Don Kelly
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Induction motors - that are designed to be motors - make lousy generators, regardless of how well 'tuned' their capacitive excitations circuits are, if they're used for any varying loads, or - for the most part - on any inductive loads.
They're about useless for anything but purely resistive loads like incandescent lights or resistive-limited battery charging.
Lloyd
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On 19/11/2013 4:29 PM, Lloyd E. Sponenburgh wrote:

In proper circumstances they work well- such situations would be similar to the Scottish application where advantage can be taken of small streams, using a turbine and induction motor. The motor can be run up as a motor-then the turbine gates are opened(or in reverse order). No synchronizing or voltage control needed. In such a remote application, it is simpler and cheaper than a synchronous machine. True- they must have a source of excitation and need to draw reactive from the grid or grid + capacitors and in the latter case varying loads are a problem. They cannot supply reactive to any load, nor can they (without some other source of reactive) operate if the grid connection goes down.
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wrote:

IIRC when I was in high school or even a bit before, our class visited a Consolidated Edison power plant in Manhattan. The were using turbine driven alternators. At that time, a much smaller machine on the shaft to provide dc excitation for the alternator's armature. Years later, with what I think was the 1965 East Coast blackout, external auxiliary power seemed to have taken over.
I remember an IEEE trip to San san Onofre. They were rethinking reliance of offsite auxiliary power. They were thinking of diesel driven generation rather than attaching dc machine onto alternator shafts.
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Sam

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On 19/11/2013 7:42 PM, Salmon Egg wrote:

In early days, and external DC machine was commonly used but later on it was mounted on the alternator shaft - in some cases there were two DC machines- one supplying the alternator field and the second smaller machine supplying the field of the larger machine. Common in hydro plants such as those at Shipshaw, Kemano, Grand Coulee, etc. In later years, such things as magamps replaced the pilot exciters (faster response) and modern units use fully electronic control- there is feedback from the alternator through scr's supplying a stationary winding which induced AC in a 3 phase winding on the rotor- which feeds the alternator field through a bridge, essentially making it self excited and no commutators/brushes involved. Smaller, cheaper, less maintenance and more responsive than the old exciter/pilot exciter The idea of a separate on site power source for auxiliaries is common -Grand Coulee has some auxiliary units. Tthese were not used for excitation. Hydro plants do have the advantage that even a good battery bank will supply control needs and allow start up- the rest follows. Thermal plants have higher needs (feedwater pumps, etc) so a hefty source is needed to get a unit up and running. The problem in the 65 blackout was that many thermal plants were isolated and some form of external power (or internal diesel units) was needed to get a unit on line to supply other thermal plants. Hydro plants could quickly be brought on line- although for a while, they were restricted due to the need to get thermal plants up rather than immediately supply other loads.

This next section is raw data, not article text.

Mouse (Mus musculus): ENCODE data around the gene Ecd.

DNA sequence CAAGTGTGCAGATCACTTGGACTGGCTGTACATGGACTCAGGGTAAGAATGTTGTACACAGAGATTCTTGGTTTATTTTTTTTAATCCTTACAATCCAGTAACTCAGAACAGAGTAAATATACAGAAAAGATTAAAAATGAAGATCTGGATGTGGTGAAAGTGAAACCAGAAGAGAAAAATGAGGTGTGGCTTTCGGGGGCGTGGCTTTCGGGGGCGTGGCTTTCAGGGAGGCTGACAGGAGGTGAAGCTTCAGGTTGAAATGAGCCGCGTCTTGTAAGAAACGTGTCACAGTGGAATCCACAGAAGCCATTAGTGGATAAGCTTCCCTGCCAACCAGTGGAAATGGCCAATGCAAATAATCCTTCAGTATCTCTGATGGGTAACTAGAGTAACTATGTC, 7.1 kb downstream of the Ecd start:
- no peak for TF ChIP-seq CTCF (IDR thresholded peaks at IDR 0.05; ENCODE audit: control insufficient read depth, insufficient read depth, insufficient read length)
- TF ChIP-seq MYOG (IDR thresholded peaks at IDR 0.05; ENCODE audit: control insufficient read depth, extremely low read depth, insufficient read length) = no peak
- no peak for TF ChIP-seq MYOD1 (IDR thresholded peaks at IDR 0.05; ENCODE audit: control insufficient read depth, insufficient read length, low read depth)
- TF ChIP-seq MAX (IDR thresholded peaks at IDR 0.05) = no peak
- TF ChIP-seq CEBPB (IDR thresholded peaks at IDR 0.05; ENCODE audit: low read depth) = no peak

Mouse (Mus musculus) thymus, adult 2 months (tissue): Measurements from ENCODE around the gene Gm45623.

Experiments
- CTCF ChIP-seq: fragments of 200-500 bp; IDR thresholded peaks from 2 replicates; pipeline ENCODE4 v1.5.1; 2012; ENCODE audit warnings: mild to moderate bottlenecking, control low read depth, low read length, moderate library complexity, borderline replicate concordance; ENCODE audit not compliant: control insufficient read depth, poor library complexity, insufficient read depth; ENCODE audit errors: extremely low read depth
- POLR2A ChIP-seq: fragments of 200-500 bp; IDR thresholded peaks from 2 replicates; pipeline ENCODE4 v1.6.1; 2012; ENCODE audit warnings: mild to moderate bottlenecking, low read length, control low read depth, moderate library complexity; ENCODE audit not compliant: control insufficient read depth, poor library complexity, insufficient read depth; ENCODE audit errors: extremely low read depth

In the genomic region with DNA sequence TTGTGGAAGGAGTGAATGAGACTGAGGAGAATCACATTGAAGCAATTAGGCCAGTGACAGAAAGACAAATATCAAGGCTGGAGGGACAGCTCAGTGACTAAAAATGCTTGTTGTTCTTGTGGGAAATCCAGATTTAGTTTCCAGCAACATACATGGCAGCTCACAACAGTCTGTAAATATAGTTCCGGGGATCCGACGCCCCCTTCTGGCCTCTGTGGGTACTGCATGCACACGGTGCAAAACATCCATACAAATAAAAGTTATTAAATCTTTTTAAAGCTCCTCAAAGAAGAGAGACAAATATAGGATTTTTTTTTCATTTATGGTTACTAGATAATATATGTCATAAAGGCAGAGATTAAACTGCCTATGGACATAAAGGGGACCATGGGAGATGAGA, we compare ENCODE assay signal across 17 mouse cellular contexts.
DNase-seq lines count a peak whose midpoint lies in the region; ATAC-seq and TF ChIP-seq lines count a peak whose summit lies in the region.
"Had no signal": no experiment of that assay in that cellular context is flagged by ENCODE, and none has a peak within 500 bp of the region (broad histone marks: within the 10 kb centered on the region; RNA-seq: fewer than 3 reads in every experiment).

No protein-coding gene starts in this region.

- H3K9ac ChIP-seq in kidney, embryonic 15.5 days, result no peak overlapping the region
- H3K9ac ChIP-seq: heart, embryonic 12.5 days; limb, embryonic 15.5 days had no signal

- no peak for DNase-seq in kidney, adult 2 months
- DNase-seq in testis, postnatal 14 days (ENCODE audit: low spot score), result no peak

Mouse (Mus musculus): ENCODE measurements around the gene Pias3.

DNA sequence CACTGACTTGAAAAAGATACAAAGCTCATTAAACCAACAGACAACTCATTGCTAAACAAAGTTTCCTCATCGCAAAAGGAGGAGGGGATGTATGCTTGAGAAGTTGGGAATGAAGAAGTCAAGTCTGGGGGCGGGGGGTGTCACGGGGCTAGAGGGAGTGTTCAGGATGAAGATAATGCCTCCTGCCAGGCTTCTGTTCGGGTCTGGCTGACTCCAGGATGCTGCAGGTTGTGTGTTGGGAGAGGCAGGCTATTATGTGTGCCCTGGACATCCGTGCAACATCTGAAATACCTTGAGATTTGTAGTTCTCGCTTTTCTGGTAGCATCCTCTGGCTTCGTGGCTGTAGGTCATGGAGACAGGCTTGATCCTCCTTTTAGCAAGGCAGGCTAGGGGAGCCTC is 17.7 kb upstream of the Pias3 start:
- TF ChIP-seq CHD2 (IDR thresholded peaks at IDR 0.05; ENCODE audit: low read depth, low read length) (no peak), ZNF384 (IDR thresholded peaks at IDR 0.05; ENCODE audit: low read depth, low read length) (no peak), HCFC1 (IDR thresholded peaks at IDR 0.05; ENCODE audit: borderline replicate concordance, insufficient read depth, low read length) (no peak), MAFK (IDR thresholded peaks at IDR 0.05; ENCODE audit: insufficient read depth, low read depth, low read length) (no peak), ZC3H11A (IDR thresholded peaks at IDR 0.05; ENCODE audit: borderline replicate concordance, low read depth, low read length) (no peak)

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<...> >An extreme case that I know of was where a farmer with a single phase

Why didn't he just use a rotating phase converter? A three-phase motor is often the cheap solution. These are often used by hobbyists to make use of surplus three-phase power tools.
http://www.kayind.com/basics/what.htm
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On 20/11/2013 2:10 PM, snipped-for-privacy@attt.bizz wrote:

Essentially a 3 phase induction motor at no load and excited on only one phase is a single to 3 phase converter. This is what I was referring to in the farmers case- I got off topic.
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I guess I misread what you posted. It sounded like you had a large motor driving a smaller single-phase motor. Haven't seen that before. I have seen the unloaded three-phase motor used as a phase converter many times.
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It sounded to me like the small single phase motor just spun up the three-phase rotary converter. jsw
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On Thu, 21 Nov 2013 18:17:25 -0500, "Jim Wilkins"

Yes, I guess that makes more sense. Don?
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On 21/11/2013 4:34 PM, snipped-for-privacy@attt.bizz wrote:

Yes-I didn't state it clearly, the single phase motor was used only to rotate the larger motor.